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    RicP, I'm glad you've had good experiences at Radio Shack. I wish I could say the same. Every time I go there is an exercise in Jedi calming techniques!
     
  7. Scott Merryfield

    Scott Merryfield Executive Producer

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    The Radio Shack near my home is not too bad. While the employees are not that knowledgable, they are quite helpful. One of the staff was curious as to why I was purchasing a double bowtie UHF-only indoor antenna (they probably don't sell very many). I explained about HDTV, and that in the Detroit area all digital TV signals are in the UHF band. He seemed interested in the discussion.

    I do politely decline to give my name/address when buying stuff there. I just tell the salesperson I already receive their flyers in the Sunday newspaper.
     
  8. Andy Hardin

    Andy Hardin Stunt Coordinator

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    Dan is absolutely right. I was a RS employee for a long time during HS and college (father still owns a franchise store, those are the ones in the country). When you have everything from computers, to phones, to HT, to RC toys, to molex connectors, to cabling, to car stereo, to pro sound, to capacitors...well, you get the point. Mix in the fact it is probably some guy or girl just trying to get through college or start out in life, you don't know about everything. Now, add to the mix people coming in and bitching because you don't know everything about their specific electronic hobby and it is not as easy as it seems. So go easy on them.

    Now, there is no excuse for a salesman to talk out of his ass like he knows about something, but a guy that didn't know about using an SPL meter to calibrate HT? What do you expect? If you are looking for salesman that have that sort of knowledge, go to a specialty store and expect to pay for it. Do you think that salesman can afford gear that needs to be calibrated off his crappy salary and piss poor commission?

    As you can see this frosts my ass a little bit (mainly because I saw just about everything during my tenure). If you would have talked to him about the hobby and explained it in a non-condescending manner, he could have passed that knowledge on to his co-workers and maybe even a customer or two. Instead, you were just another in a long line of dickhead customers retail workers see every day, looking down your nose at him because he 1). doesn't share your hobby, or 2). can't afford your hobby.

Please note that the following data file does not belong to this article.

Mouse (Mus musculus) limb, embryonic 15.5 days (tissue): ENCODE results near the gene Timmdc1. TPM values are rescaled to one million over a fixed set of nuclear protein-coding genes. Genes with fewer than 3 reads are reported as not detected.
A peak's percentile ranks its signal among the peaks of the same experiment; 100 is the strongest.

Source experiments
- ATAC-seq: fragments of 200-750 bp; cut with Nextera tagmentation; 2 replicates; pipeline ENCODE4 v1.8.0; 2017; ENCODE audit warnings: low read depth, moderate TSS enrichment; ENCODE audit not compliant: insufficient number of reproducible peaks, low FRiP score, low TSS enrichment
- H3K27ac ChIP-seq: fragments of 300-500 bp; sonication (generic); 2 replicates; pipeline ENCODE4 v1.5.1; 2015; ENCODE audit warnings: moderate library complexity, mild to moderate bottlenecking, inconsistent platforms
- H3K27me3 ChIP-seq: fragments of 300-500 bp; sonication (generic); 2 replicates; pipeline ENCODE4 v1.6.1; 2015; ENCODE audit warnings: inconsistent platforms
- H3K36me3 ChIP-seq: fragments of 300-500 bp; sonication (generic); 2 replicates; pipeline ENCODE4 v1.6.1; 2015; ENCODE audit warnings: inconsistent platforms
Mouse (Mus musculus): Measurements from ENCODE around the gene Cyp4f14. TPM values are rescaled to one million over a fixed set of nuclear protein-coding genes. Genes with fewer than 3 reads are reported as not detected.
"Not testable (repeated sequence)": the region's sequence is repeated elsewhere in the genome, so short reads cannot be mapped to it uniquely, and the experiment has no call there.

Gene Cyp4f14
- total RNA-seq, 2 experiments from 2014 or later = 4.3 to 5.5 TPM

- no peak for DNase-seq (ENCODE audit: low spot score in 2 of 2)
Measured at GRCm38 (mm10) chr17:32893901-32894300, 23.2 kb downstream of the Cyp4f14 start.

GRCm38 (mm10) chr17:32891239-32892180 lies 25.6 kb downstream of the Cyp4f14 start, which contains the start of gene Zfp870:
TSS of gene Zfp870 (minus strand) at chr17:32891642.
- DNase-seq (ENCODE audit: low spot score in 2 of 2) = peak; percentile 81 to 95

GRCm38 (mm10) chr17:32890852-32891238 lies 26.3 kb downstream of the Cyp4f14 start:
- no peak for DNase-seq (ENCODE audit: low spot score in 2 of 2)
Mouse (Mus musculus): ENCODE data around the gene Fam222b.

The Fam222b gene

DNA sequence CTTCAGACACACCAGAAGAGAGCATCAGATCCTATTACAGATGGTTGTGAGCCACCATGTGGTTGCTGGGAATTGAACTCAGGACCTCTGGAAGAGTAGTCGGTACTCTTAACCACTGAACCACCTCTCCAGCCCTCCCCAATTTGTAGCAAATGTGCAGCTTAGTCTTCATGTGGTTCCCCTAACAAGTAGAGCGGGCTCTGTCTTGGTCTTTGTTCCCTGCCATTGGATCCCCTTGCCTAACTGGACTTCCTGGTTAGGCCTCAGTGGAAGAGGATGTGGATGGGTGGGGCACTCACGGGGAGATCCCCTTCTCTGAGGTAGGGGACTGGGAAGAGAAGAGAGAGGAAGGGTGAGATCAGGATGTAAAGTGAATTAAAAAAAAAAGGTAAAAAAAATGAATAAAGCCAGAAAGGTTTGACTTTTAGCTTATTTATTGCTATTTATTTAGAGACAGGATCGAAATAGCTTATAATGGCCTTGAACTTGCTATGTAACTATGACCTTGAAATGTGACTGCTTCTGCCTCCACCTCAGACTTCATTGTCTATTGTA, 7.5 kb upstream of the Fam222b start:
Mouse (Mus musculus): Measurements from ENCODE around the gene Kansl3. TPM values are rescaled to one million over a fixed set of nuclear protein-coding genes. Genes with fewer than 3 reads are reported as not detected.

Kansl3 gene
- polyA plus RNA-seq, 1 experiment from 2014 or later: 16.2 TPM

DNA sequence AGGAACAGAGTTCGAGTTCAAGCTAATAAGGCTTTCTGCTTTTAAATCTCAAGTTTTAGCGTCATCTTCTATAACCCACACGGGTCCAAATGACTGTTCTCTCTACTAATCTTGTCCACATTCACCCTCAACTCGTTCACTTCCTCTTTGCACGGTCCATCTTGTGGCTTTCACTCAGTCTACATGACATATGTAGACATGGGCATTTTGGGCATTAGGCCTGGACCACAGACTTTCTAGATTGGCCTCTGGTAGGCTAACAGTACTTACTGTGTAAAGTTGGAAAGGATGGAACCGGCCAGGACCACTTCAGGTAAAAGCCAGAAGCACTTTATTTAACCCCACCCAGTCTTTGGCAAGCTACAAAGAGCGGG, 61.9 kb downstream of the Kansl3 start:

Who knows, maybe this guys was an idiot, or maybe he was the top rated seller in another area. If you want to go to RS and get an EE, HT guru, A+ certified computer salesman, or certified car auto installer, then expect to pay more than $2.79 for your all important wire splicers.
     
  9. Ryan Wright

    Ryan Wright Screenwriter

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  10. Steve Owen

    Steve Owen Second Unit

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    Knowledgeable employees are the exception, not the rule, at most electronic store chains... and that includes Radio Shack. I frequent there to pick up little connectors and misc things I need for projects. At my local store the sales people I've dealt with are either know-it-alls (who actually know very little) or those who know just enough to get by but really aren't electronic knowledgable by any stretch.

    The other day I was in Tweeter. They're another chain, but they sell stuff that's generally a step or two above that which is available at Best Buy or Circuit City. While I was standing there admiring Toy Story being played on a huge HDTV, another guy was looking at the Bose all-in-one systems (his mistake, but that's his problem, not mine). They sell two models. So the sales person came over and the shopper asked him the difference between the two models (one was $2999 and the other $2499). The sales person proceeded to do the thing that I loathe the most... he picked up the little info card and read it to find out the answer. This is in the high end room at a reasonably decent store. The sales people there should know. While skimming through their catalog later that night, I found the answer to the question. It was plainly obvious (that extra $500 makes the little cubes a wee bit smaller... yet another Bose rip off, but that's a discussion for another time). The point being that there's absolutely NO excuse for the sales person not knowing that bit of information. Are they so busy at every point in the day that they can't take a few minutes to educate themselves on the products that they sell?